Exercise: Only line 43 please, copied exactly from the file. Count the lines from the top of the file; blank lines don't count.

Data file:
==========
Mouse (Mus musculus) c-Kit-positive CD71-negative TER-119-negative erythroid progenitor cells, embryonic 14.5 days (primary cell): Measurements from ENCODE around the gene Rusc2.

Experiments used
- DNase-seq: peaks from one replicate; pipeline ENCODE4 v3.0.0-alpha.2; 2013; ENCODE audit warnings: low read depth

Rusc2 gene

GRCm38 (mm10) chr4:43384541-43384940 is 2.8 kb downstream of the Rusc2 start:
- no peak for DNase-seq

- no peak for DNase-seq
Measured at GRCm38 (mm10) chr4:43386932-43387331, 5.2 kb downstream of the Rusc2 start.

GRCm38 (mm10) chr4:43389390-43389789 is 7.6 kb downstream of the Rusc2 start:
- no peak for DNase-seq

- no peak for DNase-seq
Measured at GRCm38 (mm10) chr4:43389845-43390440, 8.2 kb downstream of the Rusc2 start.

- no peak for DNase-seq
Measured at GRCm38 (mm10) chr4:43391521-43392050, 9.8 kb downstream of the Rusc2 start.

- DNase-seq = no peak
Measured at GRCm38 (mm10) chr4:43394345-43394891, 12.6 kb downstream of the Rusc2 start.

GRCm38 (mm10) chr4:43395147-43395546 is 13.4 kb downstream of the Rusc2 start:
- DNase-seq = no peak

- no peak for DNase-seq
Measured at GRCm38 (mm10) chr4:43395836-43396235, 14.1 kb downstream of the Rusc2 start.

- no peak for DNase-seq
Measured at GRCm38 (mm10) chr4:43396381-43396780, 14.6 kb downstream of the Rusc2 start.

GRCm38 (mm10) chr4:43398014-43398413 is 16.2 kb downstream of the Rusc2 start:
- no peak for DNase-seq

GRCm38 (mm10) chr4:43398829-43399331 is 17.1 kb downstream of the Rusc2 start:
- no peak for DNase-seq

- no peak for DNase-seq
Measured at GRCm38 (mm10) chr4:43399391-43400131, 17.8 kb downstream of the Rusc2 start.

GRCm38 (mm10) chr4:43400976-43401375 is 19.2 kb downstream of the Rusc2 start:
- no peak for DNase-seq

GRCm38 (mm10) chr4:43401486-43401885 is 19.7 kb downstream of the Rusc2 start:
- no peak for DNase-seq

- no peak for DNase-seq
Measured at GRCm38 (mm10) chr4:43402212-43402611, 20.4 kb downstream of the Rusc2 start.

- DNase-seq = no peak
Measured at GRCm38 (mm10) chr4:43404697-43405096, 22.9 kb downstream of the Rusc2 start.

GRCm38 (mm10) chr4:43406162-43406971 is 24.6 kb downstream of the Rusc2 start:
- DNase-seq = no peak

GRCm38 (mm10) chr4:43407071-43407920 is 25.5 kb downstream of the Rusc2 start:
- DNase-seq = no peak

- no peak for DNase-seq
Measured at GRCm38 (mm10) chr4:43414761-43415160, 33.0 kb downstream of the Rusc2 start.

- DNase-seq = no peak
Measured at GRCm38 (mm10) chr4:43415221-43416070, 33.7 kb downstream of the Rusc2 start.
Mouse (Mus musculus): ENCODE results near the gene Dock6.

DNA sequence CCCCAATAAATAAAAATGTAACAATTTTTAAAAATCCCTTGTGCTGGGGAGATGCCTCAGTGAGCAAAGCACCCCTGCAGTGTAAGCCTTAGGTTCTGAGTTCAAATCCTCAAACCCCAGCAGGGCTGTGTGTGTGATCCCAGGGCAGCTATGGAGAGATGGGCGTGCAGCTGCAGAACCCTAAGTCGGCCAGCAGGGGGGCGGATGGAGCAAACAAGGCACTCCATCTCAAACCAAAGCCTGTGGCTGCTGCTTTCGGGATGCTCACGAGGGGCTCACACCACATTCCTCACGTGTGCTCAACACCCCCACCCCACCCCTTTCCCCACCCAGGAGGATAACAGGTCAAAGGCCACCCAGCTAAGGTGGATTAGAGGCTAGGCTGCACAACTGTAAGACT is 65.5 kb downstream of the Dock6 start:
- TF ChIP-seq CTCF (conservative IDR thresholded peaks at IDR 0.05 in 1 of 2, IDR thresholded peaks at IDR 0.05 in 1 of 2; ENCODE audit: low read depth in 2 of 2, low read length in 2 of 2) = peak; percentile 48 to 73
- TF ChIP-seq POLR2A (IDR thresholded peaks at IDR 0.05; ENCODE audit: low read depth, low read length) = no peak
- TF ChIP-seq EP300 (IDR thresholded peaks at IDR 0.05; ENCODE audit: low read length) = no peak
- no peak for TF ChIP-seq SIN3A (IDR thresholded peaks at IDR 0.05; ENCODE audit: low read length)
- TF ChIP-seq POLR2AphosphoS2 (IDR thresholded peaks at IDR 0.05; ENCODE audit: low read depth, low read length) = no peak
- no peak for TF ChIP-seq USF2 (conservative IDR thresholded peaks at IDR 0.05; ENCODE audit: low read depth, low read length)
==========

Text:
- DNase-seq = no peak